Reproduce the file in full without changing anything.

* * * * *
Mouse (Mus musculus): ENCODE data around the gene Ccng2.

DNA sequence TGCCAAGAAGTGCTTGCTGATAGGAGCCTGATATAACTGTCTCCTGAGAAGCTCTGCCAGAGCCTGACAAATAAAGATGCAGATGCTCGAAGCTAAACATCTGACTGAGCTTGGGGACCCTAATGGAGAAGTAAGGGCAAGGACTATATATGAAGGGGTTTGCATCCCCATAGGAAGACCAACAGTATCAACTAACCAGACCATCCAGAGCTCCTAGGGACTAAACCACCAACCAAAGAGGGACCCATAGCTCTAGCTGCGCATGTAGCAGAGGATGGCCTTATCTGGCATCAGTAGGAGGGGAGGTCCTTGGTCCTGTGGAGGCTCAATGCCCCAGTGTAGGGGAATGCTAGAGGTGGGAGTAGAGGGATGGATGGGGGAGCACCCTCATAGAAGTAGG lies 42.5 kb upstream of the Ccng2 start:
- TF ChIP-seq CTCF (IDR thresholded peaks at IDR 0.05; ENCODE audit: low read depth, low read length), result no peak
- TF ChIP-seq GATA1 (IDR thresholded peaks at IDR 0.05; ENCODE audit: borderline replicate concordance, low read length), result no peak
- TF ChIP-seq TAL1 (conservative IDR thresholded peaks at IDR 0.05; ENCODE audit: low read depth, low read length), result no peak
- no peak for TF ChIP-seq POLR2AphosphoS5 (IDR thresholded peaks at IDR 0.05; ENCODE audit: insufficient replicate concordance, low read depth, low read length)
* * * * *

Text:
Mouse (Mus musculus): ENCODE data around the gene Ccng2.

DNA sequence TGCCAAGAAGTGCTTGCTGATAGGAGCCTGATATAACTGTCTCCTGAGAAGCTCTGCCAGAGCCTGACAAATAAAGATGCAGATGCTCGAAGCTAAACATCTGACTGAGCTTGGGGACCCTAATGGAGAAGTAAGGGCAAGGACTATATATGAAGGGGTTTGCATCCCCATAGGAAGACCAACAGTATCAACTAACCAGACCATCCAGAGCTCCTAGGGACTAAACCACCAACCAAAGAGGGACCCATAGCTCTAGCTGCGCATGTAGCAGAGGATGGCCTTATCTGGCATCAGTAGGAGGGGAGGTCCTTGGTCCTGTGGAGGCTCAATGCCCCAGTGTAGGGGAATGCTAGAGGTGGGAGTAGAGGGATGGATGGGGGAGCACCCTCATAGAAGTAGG lies 42.5 kb upstream of the Ccng2 start:
- TF ChIP-seq CTCF (IDR thresholded peaks at IDR 0.05; ENCODE audit: low read depth, low read length), result no peak
- TF ChIP-seq GATA1 (IDR thresholded peaks at IDR 0.05; ENCODE audit: borderline replicate concordance, low read length), result no peak
- TF ChIP-seq TAL1 (conservative IDR thresholded peaks at IDR 0.05; ENCODE audit: low read depth, low read length), result no peak
- no peak for TF ChIP-seq POLR2AphosphoS5 (IDR thresholded peaks at IDR 0.05; ENCODE audit: insufficient replicate concordance, low read depth, low read length)